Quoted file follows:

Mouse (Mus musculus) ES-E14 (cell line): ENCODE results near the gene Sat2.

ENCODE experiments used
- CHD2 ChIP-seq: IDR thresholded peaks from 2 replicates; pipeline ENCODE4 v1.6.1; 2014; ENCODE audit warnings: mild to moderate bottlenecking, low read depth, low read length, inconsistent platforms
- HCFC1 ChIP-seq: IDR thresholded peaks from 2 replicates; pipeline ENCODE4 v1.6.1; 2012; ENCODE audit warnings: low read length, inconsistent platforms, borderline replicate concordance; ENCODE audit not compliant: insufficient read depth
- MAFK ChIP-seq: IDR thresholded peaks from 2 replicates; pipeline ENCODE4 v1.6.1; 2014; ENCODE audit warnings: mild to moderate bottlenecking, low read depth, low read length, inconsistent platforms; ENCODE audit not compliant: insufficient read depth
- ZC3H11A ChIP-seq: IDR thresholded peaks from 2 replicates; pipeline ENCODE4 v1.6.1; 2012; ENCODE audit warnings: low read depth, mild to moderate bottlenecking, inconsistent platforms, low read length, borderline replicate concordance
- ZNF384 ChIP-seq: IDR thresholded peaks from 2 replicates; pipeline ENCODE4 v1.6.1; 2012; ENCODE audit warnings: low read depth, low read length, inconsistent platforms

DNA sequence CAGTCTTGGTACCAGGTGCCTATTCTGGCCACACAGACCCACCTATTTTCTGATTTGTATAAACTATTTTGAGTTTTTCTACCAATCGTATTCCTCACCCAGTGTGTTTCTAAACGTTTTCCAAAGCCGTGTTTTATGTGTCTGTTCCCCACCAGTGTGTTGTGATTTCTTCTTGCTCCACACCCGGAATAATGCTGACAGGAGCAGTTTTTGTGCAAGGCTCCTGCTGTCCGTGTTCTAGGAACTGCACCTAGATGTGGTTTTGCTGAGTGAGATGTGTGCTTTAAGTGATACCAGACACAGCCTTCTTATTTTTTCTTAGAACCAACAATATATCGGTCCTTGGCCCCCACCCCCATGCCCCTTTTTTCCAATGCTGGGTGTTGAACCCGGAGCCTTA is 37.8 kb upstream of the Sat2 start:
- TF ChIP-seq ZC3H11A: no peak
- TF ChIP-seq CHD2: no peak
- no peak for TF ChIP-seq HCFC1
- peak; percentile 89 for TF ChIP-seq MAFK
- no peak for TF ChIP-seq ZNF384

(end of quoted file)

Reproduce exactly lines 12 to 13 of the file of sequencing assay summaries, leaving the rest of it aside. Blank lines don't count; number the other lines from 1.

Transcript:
- peak; percentile 89 for TF ChIP-seq MAFK
- no peak for TF ChIP-seq ZNF384